- Sunday, October 23, 1:00 PM – DIGGING FOR EVIDENCE: AN ARCHAEOLOGY FAMILY PROGRAM
- Thursday, October 27, 7:30 PM – UNEARTHING A PIECE OF NEWTON’S PAST: ARCHAEOLOGY OF THE DURANT-KENRICK HOUSE AND GROUNDS
- Saturday, November 5, 9:00 AM-noon – BURYING GROUNDS CLEAN-UP
- Saturday and Sunday, November 5 and 6, noon–5:00 PM – NEWTON COMMUNITY WEEKEND
- Monday, November 7, 7:00 PM – NEWTON’S REVOLUTIONARY ROOTS – THE NEWTON HISTORY SERIES
- Thursday, November 10, 7:30 PM – HISTORIC NEWTON BOOK CLUB
- Friday, November 11 – MUSEUM CLOSED FOR THE HOLIDAY
- Thursday, November 17, 7:30 PM – FREEDOM AND STATES’ RIGHTS: CONFLICTING VISIONS OF THE CIVIL WAR IN THE NORTH AND SOUTH
- Saturday, November 19, 1:00–4:00 PM – IS “GREEN” A HISTORIC PAINT COLOR?
- Wednesday, November 30, 6:30 PM – FOURTH ANNUAL NEWTON PRESERVATION AWARDS
Sunday, October 23, 1:00 PM
DIGGING FOR EVIDENCE: AN ARCHAEOLOGY FAMILY PROGRAM
Learn the basic methods of archaeology by taking part in a mock dig in the backyard of the Jackson Homestead. Bring the whole family to see what archaeology can teach us about the Native American people who flourished in this area before European settlement. This program is appropriate for families with children ages 8 and up. Cost: $20 per family ($15 for members) includes museum admission and materials. Prepaid registration is required, limit 25; call 617.796.1450 to register.
Thursday, October 27, 7:30 PM
UNEARTHING A PIECE OF NEWTON’S PAST: ARCHAEOLOGY OF THE DURANT-KENRICK HOUSE AND GROUNDS
Based on the findings from the summer 2011 excavation at the 1734 Durant-Kenrick House and Grounds by archaeologists from UMass Boston, this illustrated talk will explain what stories the archaeology around colonial houses can tell us. Archaeologist Christa Beranek will describe the results of the excavations at this house, including the newly discovered dairy, and the light they shed on the lives of the Kenrick and Durant families. Free.
Saturday, November 5, 9:00 AM-noon
BURYING GROUNDS CLEAN-UP
It’s time for our late-fall cleanup of one of Newton’s most historic spaces—the East Parish Burying Ground. Help tidy up the premises and see the results of our now-completed headstone restoration. Please bring gloves and rakes if you have them! Meet at the corner of Centre and Cotton Streets. Free.
Saturday and Sunday, November 5 and 6, noon–5:00 PM
NEWTON COMMUNITY WEEKEND
Newton residents are invited to enjoy free admission to the museum.
Monday, November 7, 7:00 PM
NEWTON’S REVOLUTIONARY ROOTS – THE NEWTON HISTORY SERIES
Edward Durant, Leading Citizen
Independent scholar Mary Fuhrer will discuss Edward Durant´s role as a leader-socially and civically-in late colonial Newton. Edward Durant was a leading citizen in many senses. Among the town´s largest landowners, Durant was a man of means, setting standards of learning, refinement, and style. His townsmen looked to him for leadership, and never more so than when they believed their cherished rights to self-determination were under attack in the decade before 1776. At the Newton Free Library, 330 Homer Street. Free.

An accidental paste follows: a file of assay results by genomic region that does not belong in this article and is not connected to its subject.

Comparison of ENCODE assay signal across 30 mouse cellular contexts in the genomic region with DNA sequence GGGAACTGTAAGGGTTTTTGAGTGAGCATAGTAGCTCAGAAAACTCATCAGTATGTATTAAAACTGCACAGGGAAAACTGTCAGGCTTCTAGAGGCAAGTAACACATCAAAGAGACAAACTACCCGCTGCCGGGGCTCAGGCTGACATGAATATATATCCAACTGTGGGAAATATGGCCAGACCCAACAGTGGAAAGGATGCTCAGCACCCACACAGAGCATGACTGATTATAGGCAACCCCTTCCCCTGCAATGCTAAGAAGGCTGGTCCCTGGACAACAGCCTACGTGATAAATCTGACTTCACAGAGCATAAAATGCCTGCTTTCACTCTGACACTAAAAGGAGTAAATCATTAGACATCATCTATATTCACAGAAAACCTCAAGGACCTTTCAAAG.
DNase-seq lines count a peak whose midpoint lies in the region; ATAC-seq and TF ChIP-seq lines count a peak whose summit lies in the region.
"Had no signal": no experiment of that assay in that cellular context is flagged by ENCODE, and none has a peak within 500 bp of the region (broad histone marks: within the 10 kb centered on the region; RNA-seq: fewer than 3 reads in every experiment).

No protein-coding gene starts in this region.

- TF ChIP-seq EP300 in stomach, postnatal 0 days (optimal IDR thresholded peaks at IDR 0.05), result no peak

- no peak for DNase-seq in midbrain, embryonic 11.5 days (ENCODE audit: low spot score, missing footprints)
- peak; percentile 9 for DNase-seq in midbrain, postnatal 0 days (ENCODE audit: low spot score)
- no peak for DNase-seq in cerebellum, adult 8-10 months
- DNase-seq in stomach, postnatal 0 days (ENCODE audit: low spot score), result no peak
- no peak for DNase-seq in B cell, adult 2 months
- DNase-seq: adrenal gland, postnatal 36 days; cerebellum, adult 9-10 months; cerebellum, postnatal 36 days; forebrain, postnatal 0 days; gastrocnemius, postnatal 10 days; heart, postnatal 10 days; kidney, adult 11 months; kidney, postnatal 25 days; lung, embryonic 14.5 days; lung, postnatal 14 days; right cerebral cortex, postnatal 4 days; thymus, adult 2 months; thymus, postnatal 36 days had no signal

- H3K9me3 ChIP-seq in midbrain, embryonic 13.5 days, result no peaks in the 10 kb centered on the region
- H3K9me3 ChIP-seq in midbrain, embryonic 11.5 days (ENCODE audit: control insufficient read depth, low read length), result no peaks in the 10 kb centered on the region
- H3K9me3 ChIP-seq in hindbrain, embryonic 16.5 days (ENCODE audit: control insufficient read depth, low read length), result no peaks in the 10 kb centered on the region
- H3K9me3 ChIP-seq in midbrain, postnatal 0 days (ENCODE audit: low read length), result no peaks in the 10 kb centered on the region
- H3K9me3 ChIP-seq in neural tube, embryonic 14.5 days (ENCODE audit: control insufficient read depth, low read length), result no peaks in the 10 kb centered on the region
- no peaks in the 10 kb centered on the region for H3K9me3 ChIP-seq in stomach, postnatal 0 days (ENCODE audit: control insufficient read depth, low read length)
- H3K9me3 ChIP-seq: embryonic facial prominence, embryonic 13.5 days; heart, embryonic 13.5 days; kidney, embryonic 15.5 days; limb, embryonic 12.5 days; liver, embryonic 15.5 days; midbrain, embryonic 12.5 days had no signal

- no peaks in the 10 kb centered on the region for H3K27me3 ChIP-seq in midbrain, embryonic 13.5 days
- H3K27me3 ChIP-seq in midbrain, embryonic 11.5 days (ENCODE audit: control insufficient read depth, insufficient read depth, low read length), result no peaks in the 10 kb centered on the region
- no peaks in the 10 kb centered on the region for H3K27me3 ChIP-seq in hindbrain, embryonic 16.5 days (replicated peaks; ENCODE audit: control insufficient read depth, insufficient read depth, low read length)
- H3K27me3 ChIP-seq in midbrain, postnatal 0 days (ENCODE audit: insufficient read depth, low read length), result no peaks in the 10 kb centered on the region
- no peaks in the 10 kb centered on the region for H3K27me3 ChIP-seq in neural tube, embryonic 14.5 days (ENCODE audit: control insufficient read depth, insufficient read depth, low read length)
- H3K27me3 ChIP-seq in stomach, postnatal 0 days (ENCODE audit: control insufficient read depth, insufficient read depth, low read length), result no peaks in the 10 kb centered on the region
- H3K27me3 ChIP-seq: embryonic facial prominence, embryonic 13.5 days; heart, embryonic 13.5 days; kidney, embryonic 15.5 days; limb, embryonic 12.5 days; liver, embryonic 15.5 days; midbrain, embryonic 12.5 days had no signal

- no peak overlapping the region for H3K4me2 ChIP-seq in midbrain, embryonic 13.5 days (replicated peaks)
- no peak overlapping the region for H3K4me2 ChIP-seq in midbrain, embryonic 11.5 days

Thursday, November 10, 7:30 PM
HISTORIC NEWTON BOOK CLUB
The next selection of Historic Newton’s book club is Mrs. Adams in Winter by Michael O’Brien. The book tells the riveting story of Louisa Adams, wife of John Quincy Adams, and her harrowing 40 day journey from St. Petersburg to Paris in the winter of 1815. Travelling nearly alone, in the footsteps of Napoleon’s retreating army, she and her son crossed war-torn Europe to meet her husband in Paris. O’Brien deals deftly with geographic and historical details and offers a peek into the family relationships of this prominent family. The book club is free and new members are always welcome.
Friday, November 11
MUSEUM CLOSED FOR THE HOLIDAY
Thursday, November 17, 7:30 PM
FREEDOM AND STATES’ RIGHTS: CONFLICTING VISIONS OF THE CIVIL WAR IN THE NORTH AND SOUTH
At the outset of the Civil War, the Confederacy was consumed by the issue of preserving slavery, while the Union was profoundly ambivalent about emancipation. James DeWolf Perry, executive director of the Tracing Center on Histories and Legacies of Slavery, will explore the historical background which gave rise to these conflicting perspectives on the war. He will also discuss how the war eventually came to be seen, in the South, as a defense of states’ rights and the southern way of life and, for the rest of the nation, as a righteous struggle to abolish slavery. Free.
Saturday, November 19, 1:00–4:00 PM
IS “GREEN” A HISTORIC PAINT COLOR?
Thinking about painting your historic home? Come to this hands-on workshop that will combine information about getting paint to stick to older homes and how to paint with historic colors while at the same time using “green” products. Nigel Costolloe of Catchlight Painting and Sally Zimmerman of Historic New England will lead the workshop and answer questions. Co-sponsored by Green Decade/Newton. $30 per person ($15 per Green Decade or Historic Newton members). To register, contact Green Decade at 617.965.1995 or visit www.greendecade.org.
Wednesday, November 30, 6:30 PM
FOURTH ANNUAL NEWTON PRESERVATION AWARDS
You are invited to attend the Fourth Annual Newton Preservation Awards! Help us celebrate individuals and projects that have chosen preservation as a sustainable reinvestment in the Newton community. To attend this event, please RSVP to 617-796-1450 or firstname.lastname@example.org by November 1. Light refreshments to be served. Event will be held at Boston College Alumni House, 825 Centre Street. Free.